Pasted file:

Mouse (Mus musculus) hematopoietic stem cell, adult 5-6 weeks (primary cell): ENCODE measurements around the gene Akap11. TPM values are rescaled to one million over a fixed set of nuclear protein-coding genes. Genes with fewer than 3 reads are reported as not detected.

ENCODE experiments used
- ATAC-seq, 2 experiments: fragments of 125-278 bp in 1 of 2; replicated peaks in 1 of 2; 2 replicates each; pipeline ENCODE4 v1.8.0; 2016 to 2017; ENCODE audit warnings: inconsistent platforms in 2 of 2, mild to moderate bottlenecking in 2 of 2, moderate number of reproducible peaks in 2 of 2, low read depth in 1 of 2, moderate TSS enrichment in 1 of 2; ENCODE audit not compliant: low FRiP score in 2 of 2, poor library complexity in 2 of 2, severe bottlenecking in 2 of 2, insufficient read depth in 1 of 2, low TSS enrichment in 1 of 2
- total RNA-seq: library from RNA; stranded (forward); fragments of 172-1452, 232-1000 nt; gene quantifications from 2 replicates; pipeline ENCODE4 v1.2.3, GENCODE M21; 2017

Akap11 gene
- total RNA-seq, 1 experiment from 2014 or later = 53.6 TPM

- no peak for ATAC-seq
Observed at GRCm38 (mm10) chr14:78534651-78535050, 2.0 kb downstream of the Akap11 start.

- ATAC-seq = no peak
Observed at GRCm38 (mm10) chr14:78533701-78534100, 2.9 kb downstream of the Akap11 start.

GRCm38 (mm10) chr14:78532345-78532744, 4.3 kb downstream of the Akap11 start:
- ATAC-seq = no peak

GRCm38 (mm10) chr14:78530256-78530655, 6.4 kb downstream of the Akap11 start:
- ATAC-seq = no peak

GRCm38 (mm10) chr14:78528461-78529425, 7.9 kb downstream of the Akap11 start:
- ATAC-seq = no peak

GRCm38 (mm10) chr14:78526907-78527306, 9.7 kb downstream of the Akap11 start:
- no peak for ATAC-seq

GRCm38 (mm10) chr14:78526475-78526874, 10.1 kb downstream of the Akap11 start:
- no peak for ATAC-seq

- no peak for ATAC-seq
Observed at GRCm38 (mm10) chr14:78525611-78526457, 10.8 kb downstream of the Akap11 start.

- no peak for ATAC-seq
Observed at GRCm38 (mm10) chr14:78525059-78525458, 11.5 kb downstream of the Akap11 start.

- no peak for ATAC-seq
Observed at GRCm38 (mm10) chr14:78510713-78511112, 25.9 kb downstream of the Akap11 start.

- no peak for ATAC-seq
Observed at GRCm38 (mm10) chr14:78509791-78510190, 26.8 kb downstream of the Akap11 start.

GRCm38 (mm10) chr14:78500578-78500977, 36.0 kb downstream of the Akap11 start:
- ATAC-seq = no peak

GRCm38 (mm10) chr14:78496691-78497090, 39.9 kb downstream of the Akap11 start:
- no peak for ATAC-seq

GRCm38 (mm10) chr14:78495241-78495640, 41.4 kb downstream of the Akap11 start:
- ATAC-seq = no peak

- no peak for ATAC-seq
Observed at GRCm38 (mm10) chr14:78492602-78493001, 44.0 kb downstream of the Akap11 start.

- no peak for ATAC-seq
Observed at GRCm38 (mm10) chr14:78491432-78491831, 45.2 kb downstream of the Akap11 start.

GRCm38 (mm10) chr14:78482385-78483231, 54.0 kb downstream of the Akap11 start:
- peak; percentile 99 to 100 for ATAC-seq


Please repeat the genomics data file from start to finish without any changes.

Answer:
Mouse (Mus musculus) hematopoietic stem cell, adult 5-6 weeks (primary cell): ENCODE measurements around the gene Akap11. TPM values are rescaled to one million over a fixed set of nuclear protein-coding genes. Genes with fewer than 3 reads are reported as not detected.

ENCODE experiments used
- ATAC-seq, 2 experiments: fragments of 125-278 bp in 1 of 2; replicated peaks in 1 of 2; 2 replicates each; pipeline ENCODE4 v1.8.0; 2016 to 2017; ENCODE audit warnings: inconsistent platforms in 2 of 2, mild to moderate bottlenecking in 2 of 2, moderate number of reproducible peaks in 2 of 2, low read depth in 1 of 2, moderate TSS enrichment in 1 of 2; ENCODE audit not compliant: low FRiP score in 2 of 2, poor library complexity in 2 of 2, severe bottlenecking in 2 of 2, insufficient read depth in 1 of 2, low TSS enrichment in 1 of 2
- total RNA-seq: library from RNA; stranded (forward); fragments of 172-1452, 232-1000 nt; gene quantifications from 2 replicates; pipeline ENCODE4 v1.2.3, GENCODE M21; 2017

Akap11 gene
- total RNA-seq, 1 experiment from 2014 or later = 53.6 TPM

- no peak for ATAC-seq
Observed at GRCm38 (mm10) chr14:78534651-78535050, 2.0 kb downstream of the Akap11 start.

- ATAC-seq = no peak
Observed at GRCm38 (mm10) chr14:78533701-78534100, 2.9 kb downstream of the Akap11 start.

GRCm38 (mm10) chr14:78532345-78532744, 4.3 kb downstream of the Akap11 start:
- ATAC-seq = no peak

GRCm38 (mm10) chr14:78530256-78530655, 6.4 kb downstream of the Akap11 start:
- ATAC-seq = no peak

GRCm38 (mm10) chr14:78528461-78529425, 7.9 kb downstream of the Akap11 start:
- ATAC-seq = no peak

GRCm38 (mm10) chr14:78526907-78527306, 9.7 kb downstream of the Akap11 start:
- no peak for ATAC-seq

GRCm38 (mm10) chr14:78526475-78526874, 10.1 kb downstream of the Akap11 start:
- no peak for ATAC-seq

- no peak for ATAC-seq
Observed at GRCm38 (mm10) chr14:78525611-78526457, 10.8 kb downstream of the Akap11 start.

- no peak for ATAC-seq
Observed at GRCm38 (mm10) chr14:78525059-78525458, 11.5 kb downstream of the Akap11 start.

- no peak for ATAC-seq
Observed at GRCm38 (mm10) chr14:78510713-78511112, 25.9 kb downstream of the Akap11 start.

- no peak for ATAC-seq
Observed at GRCm38 (mm10) chr14:78509791-78510190, 26.8 kb downstream of the Akap11 start.

GRCm38 (mm10) chr14:78500578-78500977, 36.0 kb downstream of the Akap11 start:
- ATAC-seq = no peak

GRCm38 (mm10) chr14:78496691-78497090, 39.9 kb downstream of the Akap11 start:
- no peak for ATAC-seq

GRCm38 (mm10) chr14:78495241-78495640, 41.4 kb downstream of the Akap11 start:
- ATAC-seq = no peak

- no peak for ATAC-seq
Observed at GRCm38 (mm10) chr14:78492602-78493001, 44.0 kb downstream of the Akap11 start.

- no peak for ATAC-seq
Observed at GRCm38 (mm10) chr14:78491432-78491831, 45.2 kb downstream of the Akap11 start.

GRCm38 (mm10) chr14:78482385-78483231, 54.0 kb downstream of the Akap11 start:
- peak; percentile 99 to 100 for ATAC-seq